Blake Ashforth is the winner of the AOM 2023 Distinguished Scholarly Contributions to Management Award for his major impact in the field of management through his work advancing research on social identity constructions, stigmatized jobs, and dysfunctions of organizational life.
“Winning the award has been both a huge surprise and very humbling. Pretty much everything I do is with terrific coauthors—especially my doctoral students—and this recognition is really for the great teams we've had. I can't imagine having done any of this without them.”
With over 100,000 citations on Google Scholar, Blake’s research has had a pivotal role introducing ideas, models, and empirical tests around the topics of individual and organizational identity. According to the awards committee, his work transcends traditional boundaries between micro and macro-management research. His research focus includes identity and identification (how we define ourselves in part through our work), socialization of newcomers, stigmatized jobs or “dirty work,” and the dysfunctions of organizational life, like corruption, burnout, and petty tyranny.
“People are fascinated with those who do the jobs that most of us try to avoid, like being a sewer worker or custodial officer. I hope that my research on dirty work, all coauthored with Glen Kreiner, has helped show the dignity and importance of such work and how unfair our negative perceptions are to the courageous people who perform it.”
Blake is currently a Regents Professor and the Horace Steele Arizona Heritage Chair at the W. P. Carey School of Management and Entrepreneurship at Arizona State University. He started his career as a banker but found it too bureaucratic. While taking an evening MBA course on organizational behavior, Blake was inspired by his professor, and went on to get his PhD in Management from the University of Toronto. It was during his doctoral program that Blake joined AOM and attended his first Annual Meeting in 1983.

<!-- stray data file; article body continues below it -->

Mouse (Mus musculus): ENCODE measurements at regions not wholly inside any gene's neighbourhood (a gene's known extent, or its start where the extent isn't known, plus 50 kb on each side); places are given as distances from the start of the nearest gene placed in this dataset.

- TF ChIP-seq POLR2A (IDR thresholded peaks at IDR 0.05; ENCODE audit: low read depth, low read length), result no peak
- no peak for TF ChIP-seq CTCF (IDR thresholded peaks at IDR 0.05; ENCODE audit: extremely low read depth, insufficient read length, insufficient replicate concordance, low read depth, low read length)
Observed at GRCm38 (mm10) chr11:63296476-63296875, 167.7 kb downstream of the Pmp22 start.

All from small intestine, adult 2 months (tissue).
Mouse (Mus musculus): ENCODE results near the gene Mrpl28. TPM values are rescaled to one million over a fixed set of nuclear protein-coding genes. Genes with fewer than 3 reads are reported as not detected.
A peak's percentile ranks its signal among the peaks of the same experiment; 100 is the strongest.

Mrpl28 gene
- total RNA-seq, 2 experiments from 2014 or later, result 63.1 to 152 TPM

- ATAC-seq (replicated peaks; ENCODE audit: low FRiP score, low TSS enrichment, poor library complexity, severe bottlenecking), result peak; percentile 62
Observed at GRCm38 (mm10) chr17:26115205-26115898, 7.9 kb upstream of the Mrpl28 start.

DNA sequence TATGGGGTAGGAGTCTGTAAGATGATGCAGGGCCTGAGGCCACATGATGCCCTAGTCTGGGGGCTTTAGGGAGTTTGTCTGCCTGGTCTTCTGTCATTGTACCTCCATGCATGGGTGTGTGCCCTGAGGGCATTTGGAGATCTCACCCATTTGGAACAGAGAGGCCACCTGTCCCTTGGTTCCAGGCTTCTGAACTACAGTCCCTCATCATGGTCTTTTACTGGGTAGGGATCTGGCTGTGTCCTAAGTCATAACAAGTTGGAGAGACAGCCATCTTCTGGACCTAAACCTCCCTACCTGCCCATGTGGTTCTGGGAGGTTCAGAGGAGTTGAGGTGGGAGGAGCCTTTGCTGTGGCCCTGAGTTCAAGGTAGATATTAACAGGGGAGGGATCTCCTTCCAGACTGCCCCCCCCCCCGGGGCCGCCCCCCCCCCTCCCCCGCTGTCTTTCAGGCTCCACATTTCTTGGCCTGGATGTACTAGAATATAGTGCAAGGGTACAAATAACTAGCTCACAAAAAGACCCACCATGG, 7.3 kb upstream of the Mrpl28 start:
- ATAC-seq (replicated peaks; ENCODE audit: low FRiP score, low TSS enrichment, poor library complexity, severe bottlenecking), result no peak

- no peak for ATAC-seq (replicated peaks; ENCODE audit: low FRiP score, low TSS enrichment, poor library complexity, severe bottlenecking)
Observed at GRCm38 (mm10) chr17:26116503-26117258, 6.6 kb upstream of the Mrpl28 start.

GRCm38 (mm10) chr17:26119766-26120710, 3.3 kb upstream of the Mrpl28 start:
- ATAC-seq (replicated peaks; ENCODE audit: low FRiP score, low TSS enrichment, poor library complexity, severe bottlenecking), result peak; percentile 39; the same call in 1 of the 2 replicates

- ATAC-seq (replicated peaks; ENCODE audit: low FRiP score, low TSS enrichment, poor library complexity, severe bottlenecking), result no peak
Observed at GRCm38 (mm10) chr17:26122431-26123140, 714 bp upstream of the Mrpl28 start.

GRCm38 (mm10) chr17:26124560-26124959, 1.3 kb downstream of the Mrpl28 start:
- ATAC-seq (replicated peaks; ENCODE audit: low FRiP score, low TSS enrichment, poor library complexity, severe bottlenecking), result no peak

“By my count, I've attended 38 AOM conferences over the years, along with various regional AOM conferences. There's a reason I keep showing up like a bad penny: it's home! I've met countless awesome people through AOM, many of whom I consider good friends, and I've learned a ton both about my research areas and the art of scholarship and being a professor. I believe deeply in the Academy's mission, and, hey, its journals are simply terrific.”
Blake found his home at AOM within the Managerial and Organizational Cognition (MOC) and Organizational Behavior (OB) Divisions. He has served as a member of the Editorial Review Board for Academy of Management Discoveries, Academy of Management Journal, Academy of Management Review, and Academy of Management Collections. He is an Academy of Management Fellow. In 2016, he was the recipient of OB’s Lifetime Achievement Award; in 2018, he received MOC’s Distinguished Scholar Award; and in 2023, he won OB’s Mentorship Award.
For up-and-coming scholars looking to get more involved in AOM, Blake suggests “volunteering to review, attending professional development workshops, perhaps organizing a symposium (with your mentor) to meet other scholars in your area, and really pushing yourself to meet people who share your research interests.”
The Award for Scholarly Contributions to Management is granted on an annual basis for significant contributions that have advanced the field of management and organizational knowledge and practice. Significant scholarly contributions may take the form of conceptual, theoretical, or empirical developments having significant impact upon management knowledge and practice. Learn more.